Visual Culture

Photographs That Capture the Legacy of Soul, from Tina Turner to Amy Winehouse

Rachel Lebowitz
Apr 2, 2018 7:55PM

In the late 1950s and early ’60s, soul—black music with elements of R&B, gospel, and blues—emerged in the American South and later burgeoned in Detroit, where pop-infused Motown hits took hold, as well as Chicago. Although male artists like James Brown first championed soul, women became a driving force of the genre, as legends like Etta James and Aretha Franklin rose to center stage. Soul music became a powerful vehicle to address social and political issues like civil rights and the Vietnam War, with which white soul singers like Dusty Springfield and Janis Joplin also engaged. Subsequent genres like disco and funk are indebted to soul, while artists such as Amy Winehouse, Erykah Badu, Adele, and Lauryn Hill represent the genre’s contemporary influence and endurance. Below are six photographers who immortalized the performances and personas of soul’s leading ladies.

For over a decade beginning in the late 1960s, the Brussels-born Dutch photographer Gijsbert Hanekroot shot leading musicians—from Mick Jagger to Bob Marley—for the Dutch music magazine OOR. In images from the early ’70s, Tina Turner performs in Rotterdam during an era when she and Ike Turner were making soulful music together, churning out hits like their 1970 cover of John Fogerty’s “Proud Mary.” Shot from below, Turner appears larger than life as she performs with powerful, expressive energy. Although Hanekroot left music photography in the early 1980s to become a tech and publishing entrepreneur, he recently returned to his body of work, digitizing past images; publishing an art book, Abba…Zappa: Seventies Rock Photography, in 2008; and showing in Tokyo, Moscow, and across Western Europe.

Jerry Schatzberg
LaVerne Baker, 1957
Nikola Rukaj Gallery

Bronx-born Jerry Schatzberg was an instrumental American filmmaker in the ’70s, and his 1973 film Scarecrow, starring Al Pacino and Gene Hackman, earned him a Palme d’Or prize at the Cannes Film Festival. Before his film career began, Schatzberg shot fashion photographs that were published by the likes of Vogue and Glamour, as well as portraits of celebrities from Fidel Castro to Jimi Hendrix. In 1967, he captured Aretha Franklin in her mid-twenties. The close-up photograph shows Franklin, seemingly unaware of the camera, caught in the middle of singing with her earring frozen mid-swing. The image epitomizes Schatzberg’s intimate, lighthearted compositions, whose unusual angles and stolen moments place them more in step with Modernist photography than traditional celebrity snaps.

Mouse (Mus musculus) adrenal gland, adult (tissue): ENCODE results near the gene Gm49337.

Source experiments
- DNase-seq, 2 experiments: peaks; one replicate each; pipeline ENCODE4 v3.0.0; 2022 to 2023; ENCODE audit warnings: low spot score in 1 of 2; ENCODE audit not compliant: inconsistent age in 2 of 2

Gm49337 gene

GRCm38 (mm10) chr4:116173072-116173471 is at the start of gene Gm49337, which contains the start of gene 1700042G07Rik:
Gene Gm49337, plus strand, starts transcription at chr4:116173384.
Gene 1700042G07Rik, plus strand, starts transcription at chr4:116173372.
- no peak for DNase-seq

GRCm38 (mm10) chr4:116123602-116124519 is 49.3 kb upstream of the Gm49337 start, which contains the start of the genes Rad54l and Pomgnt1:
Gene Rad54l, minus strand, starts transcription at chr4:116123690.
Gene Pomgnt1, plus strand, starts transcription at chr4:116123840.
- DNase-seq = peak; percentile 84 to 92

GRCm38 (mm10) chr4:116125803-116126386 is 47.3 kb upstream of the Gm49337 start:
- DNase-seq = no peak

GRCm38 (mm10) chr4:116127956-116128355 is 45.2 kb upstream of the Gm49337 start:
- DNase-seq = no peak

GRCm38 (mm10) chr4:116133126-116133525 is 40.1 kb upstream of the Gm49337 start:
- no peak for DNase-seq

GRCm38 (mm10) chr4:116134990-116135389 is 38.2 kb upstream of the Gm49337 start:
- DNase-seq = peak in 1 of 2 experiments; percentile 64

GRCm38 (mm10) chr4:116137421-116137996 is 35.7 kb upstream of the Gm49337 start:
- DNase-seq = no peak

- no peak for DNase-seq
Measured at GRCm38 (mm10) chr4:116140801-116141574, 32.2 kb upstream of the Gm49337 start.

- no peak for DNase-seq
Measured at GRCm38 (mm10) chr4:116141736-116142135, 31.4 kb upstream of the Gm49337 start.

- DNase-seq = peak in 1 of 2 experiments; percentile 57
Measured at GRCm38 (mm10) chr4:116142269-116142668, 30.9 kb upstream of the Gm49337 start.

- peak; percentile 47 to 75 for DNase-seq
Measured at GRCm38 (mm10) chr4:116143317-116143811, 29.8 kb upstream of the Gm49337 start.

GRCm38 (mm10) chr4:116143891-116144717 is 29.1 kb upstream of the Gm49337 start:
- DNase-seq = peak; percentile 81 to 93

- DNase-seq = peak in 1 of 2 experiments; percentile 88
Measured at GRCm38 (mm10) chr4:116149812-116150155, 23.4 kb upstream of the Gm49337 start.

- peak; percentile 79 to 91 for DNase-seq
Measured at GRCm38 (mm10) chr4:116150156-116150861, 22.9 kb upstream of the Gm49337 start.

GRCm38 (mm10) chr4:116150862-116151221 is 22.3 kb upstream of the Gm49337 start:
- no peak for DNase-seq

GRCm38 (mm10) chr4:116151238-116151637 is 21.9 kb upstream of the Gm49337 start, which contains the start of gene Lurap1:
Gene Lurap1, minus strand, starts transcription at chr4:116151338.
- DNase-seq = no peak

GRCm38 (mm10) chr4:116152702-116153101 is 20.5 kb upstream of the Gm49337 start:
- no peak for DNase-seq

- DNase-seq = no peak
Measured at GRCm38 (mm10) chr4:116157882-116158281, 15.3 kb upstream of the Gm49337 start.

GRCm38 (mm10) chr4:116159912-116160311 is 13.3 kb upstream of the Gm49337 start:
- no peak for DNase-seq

As a teenager, David Corio began photographing concerts in London, shooting artists like Elvis Costello. Later, the British photographer captured “High Priestess of Soul” Nina Simone, as well as soul and funk singer Lyn Collins (whom James Brown dubbed the “Female Preacher”) and Aretha Franklin. His black-and-white photos perfectly balance crisp dark tones with luminous highlights, resulting in images that are simple yet stunning. (Corio has stated that he prefers the medium to color photography for its “character” and drama.) Illustrative are his photographs of Whitney Houston from her 1988 concert at London’s Wembley Arena, soon after “Where Do Broken Hearts Go” shot to number one on the Billboard Hot 100 list—her seventh song in a row to do so. The images of Houston also hint at the singer’s genre-crossing career as she appears both sensual and bubbly, an embodiment of her trajectory from soul-infused R&B into ’80s pop.